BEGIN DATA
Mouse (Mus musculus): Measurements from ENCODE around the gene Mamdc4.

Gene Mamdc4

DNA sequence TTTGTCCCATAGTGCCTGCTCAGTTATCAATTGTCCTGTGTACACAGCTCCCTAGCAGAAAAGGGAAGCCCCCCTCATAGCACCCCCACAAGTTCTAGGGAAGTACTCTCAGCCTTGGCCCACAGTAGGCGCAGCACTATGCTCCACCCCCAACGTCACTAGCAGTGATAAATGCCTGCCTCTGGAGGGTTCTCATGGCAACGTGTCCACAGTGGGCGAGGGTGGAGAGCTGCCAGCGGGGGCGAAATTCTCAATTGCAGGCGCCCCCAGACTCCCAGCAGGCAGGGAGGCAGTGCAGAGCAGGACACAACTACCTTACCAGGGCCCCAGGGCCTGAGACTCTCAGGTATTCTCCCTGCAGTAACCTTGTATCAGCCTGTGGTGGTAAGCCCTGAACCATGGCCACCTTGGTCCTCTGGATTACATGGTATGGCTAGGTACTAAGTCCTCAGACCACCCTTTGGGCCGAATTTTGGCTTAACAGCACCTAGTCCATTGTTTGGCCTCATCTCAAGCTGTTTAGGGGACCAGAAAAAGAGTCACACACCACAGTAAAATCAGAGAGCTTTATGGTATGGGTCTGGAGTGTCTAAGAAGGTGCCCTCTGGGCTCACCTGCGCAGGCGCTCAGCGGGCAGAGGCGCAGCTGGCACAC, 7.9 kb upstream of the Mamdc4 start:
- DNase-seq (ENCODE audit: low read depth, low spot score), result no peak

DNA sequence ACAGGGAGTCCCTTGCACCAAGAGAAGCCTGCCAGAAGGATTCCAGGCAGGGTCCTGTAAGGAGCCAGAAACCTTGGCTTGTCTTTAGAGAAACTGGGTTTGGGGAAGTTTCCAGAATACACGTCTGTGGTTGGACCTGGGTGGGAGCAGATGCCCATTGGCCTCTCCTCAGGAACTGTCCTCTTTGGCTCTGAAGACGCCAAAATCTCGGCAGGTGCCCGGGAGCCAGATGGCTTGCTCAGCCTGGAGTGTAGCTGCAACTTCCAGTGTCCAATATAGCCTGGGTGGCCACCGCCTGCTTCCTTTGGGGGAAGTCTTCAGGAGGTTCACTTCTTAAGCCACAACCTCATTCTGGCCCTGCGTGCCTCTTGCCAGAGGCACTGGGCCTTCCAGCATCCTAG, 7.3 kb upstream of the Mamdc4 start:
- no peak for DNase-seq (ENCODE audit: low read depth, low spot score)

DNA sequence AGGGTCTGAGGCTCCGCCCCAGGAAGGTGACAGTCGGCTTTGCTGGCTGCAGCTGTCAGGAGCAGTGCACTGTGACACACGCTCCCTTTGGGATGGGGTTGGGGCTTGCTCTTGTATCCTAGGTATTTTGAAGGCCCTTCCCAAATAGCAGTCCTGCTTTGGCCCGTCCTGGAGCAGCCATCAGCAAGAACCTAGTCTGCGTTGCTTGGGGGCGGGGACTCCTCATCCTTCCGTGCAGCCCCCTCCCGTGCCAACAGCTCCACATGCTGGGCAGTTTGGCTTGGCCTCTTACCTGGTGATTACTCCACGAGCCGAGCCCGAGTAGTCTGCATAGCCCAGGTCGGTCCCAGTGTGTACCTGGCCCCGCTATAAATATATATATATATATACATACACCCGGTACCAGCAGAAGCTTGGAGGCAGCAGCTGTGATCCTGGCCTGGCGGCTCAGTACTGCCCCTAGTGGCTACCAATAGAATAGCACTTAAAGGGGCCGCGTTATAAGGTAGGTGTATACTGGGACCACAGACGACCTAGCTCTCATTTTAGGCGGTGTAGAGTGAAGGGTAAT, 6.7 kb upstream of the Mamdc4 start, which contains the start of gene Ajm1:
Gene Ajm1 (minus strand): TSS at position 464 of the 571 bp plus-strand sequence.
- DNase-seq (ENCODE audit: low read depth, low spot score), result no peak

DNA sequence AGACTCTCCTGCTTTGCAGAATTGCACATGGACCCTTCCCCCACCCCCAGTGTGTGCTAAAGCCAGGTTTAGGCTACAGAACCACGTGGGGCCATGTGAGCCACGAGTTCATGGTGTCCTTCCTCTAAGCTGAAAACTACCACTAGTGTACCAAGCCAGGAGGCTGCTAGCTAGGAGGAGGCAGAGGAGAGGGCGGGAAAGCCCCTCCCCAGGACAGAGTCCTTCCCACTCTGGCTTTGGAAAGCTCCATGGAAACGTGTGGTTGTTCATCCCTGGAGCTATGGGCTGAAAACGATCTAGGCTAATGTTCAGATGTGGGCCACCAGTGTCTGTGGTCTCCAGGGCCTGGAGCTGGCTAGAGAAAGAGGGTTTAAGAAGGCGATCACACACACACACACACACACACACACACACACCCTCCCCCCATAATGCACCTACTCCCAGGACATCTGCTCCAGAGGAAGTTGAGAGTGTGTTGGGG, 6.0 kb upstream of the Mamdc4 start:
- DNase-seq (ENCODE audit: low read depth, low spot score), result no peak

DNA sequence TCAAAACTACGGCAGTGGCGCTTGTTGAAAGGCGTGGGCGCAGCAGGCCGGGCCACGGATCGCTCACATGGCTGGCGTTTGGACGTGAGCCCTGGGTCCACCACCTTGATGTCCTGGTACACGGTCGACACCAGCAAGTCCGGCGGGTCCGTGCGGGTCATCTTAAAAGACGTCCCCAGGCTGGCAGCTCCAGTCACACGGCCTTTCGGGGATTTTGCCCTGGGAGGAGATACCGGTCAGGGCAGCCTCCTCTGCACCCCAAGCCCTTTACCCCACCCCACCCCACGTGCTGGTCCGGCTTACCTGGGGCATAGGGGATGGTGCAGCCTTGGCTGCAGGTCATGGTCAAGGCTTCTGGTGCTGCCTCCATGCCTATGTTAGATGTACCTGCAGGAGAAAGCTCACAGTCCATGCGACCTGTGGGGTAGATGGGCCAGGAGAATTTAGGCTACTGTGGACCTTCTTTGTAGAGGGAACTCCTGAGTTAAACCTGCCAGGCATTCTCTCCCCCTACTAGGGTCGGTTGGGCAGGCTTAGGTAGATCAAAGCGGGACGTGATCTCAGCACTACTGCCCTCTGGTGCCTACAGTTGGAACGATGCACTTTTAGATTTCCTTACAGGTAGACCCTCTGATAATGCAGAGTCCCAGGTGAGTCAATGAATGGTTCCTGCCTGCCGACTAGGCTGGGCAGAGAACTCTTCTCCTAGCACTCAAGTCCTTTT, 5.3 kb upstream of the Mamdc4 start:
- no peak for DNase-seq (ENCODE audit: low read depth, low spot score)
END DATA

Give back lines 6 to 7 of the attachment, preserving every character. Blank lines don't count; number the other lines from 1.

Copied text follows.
- no peak for DNase-seq (ENCODE audit: low read depth, low spot score)

DNA sequence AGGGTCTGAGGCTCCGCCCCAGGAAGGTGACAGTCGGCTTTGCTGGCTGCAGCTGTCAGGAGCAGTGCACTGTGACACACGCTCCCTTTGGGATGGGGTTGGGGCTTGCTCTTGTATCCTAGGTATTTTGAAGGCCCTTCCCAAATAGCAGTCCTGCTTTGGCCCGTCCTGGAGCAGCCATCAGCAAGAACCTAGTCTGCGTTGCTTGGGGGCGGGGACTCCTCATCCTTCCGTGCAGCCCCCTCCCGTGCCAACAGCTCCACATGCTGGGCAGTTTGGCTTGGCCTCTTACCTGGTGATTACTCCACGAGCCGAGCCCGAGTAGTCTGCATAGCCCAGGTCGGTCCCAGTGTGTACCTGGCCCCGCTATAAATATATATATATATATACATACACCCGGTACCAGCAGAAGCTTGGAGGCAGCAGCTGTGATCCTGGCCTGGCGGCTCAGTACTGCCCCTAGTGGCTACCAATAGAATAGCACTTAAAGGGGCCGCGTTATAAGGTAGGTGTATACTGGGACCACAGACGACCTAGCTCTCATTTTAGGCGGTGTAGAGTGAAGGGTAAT, 6.7 kb upstream of the Mamdc4 start, which contains the start of gene Ajm1: